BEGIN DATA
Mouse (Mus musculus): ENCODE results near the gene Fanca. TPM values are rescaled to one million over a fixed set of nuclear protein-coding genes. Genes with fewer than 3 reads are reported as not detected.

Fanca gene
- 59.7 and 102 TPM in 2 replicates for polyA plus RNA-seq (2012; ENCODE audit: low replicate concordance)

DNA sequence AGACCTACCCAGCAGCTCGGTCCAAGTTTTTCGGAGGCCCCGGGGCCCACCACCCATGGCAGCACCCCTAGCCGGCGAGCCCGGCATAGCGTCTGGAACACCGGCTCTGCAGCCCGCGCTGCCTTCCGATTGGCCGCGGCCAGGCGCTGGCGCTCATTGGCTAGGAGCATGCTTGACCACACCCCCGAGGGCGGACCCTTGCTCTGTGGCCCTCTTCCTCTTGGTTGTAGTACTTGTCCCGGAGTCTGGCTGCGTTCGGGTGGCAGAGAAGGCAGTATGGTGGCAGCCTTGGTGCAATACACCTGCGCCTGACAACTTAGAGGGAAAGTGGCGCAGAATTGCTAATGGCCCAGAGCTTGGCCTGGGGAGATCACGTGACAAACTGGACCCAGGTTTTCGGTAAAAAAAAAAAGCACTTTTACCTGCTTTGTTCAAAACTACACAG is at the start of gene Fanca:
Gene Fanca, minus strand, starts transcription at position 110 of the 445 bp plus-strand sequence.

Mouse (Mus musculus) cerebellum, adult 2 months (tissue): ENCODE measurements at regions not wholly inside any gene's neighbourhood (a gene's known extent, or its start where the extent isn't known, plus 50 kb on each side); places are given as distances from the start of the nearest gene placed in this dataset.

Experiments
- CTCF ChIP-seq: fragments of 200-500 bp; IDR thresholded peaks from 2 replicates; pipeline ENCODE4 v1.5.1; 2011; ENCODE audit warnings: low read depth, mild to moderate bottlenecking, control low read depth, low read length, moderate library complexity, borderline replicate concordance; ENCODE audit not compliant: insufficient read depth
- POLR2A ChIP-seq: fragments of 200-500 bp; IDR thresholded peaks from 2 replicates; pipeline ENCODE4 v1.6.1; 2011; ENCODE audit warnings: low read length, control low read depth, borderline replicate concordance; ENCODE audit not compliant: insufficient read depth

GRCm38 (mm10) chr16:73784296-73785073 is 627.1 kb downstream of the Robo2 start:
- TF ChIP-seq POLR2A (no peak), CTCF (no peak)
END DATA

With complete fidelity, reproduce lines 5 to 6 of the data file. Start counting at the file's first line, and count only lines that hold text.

Gene Fanca, minus strand, starts transcription at position 110 of the 445 bp plus-strand sequence.

Mouse (Mus musculus) cerebellum, adult 2 months (tissue): ENCODE measurements at regions not wholly inside any gene's neighbourhood (a gene's known extent, or its start where the extent isn't known, plus 50 kb on each side); places are given as distances from the start of the nearest gene placed in this dataset.